The Port of Seattle Police Department is seeking witnesses to Saturday’s officer-involved shooting in Auburn. Josh Sarrett, 32, was fatally shot by a King County Sheriff’s Deputy (KCSO) in the 500 block of 8th St SE. Investigators would like to speak to the drivers of two vehicles driving on the same block at the approximate time of the shooting.
According to KCSO PIO Sgt. Ryan Abbott, the Deputy was flagged down at a nearby car wash for a male shooting a gun in a nearby backyard. The deputy drove around the block and stopped in front of the house, making contact with Sarrett’s sister, Amanda Haynes.
Haynes told the Seattle Times she informed the deputy, “Josh is drunk and he has a gun in his pocket and we were there because we were told he was beating his girlfriend.”
A short time later Sarrett came out of the house. The deputy relayed to dispatch “apparently he might have a pistol in his right front pocket.”
The deputy and Sarrett had a verbal confrontation. According to her interview with the Seattle Times, Haynes states Sarrett’s hands were raised when he stepped into the front yard. The deputy instructed him not to touch his pocket. It is not clear why, but Sarrett lowered his hands and the deputy shot him in the torso.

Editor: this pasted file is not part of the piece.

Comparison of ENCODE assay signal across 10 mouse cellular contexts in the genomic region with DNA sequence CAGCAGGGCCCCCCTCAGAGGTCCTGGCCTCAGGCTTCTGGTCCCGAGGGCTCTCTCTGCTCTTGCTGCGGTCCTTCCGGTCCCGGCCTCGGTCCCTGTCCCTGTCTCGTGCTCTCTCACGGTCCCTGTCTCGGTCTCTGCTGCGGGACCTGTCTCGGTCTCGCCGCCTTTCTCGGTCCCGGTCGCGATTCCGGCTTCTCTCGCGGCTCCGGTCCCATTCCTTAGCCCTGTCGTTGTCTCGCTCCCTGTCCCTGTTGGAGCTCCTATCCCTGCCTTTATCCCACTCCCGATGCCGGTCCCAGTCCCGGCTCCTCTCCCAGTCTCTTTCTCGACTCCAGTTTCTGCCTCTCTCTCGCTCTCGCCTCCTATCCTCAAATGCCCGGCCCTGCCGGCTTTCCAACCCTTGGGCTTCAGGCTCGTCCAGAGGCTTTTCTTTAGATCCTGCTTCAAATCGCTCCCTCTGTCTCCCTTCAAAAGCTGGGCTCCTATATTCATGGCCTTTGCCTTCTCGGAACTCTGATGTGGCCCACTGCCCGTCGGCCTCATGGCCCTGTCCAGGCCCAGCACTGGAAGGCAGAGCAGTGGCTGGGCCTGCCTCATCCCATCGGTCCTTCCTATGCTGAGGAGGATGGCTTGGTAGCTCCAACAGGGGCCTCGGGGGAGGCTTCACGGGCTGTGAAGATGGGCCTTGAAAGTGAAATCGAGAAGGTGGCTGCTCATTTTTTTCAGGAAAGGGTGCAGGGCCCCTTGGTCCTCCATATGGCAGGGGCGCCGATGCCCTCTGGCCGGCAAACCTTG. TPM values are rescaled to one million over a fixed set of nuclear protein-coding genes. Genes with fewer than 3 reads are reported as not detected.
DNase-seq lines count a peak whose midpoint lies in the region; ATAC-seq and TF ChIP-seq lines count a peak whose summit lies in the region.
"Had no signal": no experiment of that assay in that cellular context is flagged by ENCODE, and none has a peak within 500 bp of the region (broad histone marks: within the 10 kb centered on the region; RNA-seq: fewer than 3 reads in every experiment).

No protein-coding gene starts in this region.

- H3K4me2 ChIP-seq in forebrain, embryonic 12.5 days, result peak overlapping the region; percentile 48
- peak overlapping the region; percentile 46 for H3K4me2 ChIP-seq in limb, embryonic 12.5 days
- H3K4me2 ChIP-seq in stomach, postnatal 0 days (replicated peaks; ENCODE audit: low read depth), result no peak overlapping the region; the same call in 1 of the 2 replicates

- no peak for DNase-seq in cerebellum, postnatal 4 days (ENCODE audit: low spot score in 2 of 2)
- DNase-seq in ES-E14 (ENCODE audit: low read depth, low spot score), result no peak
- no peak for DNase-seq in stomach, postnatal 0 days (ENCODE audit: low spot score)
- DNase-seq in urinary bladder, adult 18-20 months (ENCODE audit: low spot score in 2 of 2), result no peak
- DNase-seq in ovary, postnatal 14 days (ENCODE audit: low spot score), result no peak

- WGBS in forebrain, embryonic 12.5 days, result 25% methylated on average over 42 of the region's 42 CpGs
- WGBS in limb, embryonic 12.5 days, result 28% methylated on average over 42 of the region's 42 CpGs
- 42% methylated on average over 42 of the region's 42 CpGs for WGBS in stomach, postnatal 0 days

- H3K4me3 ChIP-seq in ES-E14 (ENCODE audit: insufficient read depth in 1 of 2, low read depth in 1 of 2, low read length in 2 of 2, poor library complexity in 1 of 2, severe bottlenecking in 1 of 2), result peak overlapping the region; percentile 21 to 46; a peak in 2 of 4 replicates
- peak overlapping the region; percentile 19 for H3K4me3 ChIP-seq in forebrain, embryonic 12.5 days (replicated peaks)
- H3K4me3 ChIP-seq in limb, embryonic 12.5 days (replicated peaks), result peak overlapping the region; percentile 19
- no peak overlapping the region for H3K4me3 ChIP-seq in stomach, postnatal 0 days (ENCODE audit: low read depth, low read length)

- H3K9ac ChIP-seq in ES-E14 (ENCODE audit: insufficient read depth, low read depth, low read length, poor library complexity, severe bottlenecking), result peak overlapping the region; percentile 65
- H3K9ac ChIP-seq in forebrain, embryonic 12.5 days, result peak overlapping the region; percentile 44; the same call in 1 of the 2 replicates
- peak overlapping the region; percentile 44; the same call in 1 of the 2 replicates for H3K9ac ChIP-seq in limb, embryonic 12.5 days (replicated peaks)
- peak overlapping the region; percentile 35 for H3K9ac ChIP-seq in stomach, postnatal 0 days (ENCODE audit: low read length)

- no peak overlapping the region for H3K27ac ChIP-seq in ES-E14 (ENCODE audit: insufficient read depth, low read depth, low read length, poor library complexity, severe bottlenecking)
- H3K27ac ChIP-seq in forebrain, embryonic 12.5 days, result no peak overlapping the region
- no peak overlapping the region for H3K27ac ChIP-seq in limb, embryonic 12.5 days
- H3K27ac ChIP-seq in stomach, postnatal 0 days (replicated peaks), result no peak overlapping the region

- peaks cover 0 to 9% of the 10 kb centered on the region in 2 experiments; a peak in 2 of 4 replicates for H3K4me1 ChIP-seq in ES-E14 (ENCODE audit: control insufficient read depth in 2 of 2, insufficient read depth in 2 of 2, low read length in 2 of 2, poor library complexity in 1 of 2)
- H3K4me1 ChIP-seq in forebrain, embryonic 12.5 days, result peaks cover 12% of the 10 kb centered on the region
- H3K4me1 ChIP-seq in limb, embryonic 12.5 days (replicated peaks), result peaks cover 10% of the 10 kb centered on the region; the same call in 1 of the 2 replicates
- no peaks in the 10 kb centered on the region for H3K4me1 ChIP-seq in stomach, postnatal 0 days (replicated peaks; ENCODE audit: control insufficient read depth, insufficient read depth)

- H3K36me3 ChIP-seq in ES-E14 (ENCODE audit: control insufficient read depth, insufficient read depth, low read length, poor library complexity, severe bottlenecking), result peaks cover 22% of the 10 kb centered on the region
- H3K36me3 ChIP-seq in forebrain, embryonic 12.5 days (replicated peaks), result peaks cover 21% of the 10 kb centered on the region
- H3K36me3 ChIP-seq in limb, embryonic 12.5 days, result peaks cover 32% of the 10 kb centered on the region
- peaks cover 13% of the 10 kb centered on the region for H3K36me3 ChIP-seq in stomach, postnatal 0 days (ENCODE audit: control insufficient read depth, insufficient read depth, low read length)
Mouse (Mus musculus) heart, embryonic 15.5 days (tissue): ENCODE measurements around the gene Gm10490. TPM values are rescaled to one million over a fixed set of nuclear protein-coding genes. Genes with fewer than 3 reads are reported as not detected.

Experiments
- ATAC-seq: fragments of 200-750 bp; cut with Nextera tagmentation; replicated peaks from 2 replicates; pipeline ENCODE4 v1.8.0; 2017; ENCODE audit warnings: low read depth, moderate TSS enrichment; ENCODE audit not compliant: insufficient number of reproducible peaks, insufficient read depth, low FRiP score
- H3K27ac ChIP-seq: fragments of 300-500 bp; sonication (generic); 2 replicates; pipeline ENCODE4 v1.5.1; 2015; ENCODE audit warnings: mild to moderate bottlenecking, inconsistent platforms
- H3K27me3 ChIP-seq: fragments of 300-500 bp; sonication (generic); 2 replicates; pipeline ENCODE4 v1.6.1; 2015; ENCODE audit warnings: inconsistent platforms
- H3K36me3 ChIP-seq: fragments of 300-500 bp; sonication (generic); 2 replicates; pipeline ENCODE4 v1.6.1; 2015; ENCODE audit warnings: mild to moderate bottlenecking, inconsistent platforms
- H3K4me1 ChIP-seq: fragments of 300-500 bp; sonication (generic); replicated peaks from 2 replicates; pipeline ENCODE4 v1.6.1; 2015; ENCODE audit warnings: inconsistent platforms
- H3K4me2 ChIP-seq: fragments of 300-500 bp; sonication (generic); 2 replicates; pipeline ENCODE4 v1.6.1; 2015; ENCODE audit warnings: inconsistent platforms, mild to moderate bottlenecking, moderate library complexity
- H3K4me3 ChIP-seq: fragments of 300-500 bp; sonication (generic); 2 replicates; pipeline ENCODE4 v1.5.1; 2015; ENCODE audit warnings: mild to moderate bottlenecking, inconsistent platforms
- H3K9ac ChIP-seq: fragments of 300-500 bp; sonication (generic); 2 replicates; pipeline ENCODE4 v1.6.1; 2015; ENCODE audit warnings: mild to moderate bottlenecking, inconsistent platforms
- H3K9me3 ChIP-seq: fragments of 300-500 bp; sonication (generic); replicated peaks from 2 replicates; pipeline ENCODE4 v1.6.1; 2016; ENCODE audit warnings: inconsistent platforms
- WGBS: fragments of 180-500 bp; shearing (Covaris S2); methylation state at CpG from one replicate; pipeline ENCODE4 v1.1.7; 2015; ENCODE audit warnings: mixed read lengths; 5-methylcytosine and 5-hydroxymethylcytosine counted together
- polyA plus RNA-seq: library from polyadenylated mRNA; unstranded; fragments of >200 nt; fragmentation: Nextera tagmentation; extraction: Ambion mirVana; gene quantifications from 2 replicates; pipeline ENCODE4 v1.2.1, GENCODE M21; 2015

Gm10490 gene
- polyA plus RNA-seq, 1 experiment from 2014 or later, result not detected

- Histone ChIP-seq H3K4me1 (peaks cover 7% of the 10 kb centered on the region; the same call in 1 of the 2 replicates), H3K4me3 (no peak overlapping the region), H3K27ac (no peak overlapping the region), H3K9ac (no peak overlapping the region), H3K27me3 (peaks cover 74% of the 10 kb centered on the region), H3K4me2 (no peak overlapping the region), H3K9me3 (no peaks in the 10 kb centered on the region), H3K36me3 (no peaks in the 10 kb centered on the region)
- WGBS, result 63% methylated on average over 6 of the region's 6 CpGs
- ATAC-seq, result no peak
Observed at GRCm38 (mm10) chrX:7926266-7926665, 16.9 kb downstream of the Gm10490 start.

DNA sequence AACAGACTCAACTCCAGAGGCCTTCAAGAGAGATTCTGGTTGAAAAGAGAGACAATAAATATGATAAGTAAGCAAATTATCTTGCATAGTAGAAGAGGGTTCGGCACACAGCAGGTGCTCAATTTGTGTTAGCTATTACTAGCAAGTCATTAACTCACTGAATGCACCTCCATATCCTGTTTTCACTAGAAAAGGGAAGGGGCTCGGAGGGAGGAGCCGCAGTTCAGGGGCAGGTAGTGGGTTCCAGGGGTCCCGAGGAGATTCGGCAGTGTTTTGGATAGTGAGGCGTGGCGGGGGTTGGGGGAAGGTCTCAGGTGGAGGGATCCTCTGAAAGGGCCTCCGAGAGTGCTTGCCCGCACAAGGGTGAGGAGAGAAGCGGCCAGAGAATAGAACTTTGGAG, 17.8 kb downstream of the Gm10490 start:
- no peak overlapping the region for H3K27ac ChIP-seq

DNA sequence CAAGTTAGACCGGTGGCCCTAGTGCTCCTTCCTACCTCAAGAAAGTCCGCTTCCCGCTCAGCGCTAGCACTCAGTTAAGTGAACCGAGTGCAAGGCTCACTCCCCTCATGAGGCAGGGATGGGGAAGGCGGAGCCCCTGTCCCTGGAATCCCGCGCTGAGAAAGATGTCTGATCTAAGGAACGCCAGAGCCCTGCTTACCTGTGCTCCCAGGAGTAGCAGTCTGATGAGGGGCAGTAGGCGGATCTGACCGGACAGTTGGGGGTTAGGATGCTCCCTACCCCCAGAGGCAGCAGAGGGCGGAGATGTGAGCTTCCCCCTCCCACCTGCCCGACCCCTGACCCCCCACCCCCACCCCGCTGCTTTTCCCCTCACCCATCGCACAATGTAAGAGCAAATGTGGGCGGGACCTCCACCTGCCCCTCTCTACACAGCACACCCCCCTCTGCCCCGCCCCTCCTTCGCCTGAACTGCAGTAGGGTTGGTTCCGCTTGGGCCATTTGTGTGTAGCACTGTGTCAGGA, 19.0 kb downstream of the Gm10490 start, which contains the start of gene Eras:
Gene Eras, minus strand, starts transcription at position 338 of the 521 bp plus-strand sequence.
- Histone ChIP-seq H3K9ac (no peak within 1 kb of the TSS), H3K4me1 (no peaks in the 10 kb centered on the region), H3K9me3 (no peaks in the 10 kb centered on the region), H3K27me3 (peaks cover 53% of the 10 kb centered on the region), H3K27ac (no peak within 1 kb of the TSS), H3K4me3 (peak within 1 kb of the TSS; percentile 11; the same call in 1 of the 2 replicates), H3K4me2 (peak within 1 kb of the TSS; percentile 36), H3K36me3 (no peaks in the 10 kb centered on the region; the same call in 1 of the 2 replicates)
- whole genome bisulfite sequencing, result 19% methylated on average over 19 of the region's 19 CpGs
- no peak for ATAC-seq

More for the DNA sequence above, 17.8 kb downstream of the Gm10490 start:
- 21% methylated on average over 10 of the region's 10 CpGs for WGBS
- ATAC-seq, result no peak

Sarrett died at the scene. Haynes confirmed to the Seattle Times deputies did not find a gun on her brother.
The Valley Independent Investigation Team, currently lead by the Port of Seattle Police, is seeking additional witnesses in their investigation. “The attached photos depict two vehicles, a black sedan and a white SUV, that were driving eastbound on 8th Street SE in between D and F Streets at the approximate time of the shooting. Both vehicles turned around at the scene and departed the area westbound after the shooting.”
The release issued by the Port of Seattle Police requests the drivers of these two vehicles, “and any other witnesses who were in the area at the time of this event and were not already interviewed, to contact Detective Young at the telephone number 206-787-4391 at their earliest convenience.”